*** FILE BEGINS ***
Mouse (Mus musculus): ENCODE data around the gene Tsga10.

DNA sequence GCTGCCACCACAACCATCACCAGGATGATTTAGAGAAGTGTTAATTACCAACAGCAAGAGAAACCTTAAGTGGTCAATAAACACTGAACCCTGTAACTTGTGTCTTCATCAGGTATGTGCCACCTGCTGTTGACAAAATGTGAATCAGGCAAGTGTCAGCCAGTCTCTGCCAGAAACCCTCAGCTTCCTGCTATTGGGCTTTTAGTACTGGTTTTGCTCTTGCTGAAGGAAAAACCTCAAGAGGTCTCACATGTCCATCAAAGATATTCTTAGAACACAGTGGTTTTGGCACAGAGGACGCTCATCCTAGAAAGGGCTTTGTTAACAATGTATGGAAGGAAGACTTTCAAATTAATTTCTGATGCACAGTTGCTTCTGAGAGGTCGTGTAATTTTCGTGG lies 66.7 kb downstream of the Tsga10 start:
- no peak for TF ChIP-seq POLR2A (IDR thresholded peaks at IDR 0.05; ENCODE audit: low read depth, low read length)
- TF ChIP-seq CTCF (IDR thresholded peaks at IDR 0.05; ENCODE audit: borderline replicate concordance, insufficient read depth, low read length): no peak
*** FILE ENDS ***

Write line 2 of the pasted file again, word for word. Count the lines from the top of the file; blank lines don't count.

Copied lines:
DNA sequence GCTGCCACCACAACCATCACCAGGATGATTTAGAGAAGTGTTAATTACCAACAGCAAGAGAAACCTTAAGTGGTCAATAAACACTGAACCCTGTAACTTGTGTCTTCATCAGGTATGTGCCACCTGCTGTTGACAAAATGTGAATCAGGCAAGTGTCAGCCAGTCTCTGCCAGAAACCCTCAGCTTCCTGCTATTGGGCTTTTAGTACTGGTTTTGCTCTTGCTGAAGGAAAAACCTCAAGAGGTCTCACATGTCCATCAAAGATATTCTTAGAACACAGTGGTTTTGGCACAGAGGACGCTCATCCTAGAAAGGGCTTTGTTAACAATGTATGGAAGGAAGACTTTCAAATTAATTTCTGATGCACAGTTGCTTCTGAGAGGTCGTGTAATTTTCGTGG lies 66.7 kb downstream of the Tsga10 start: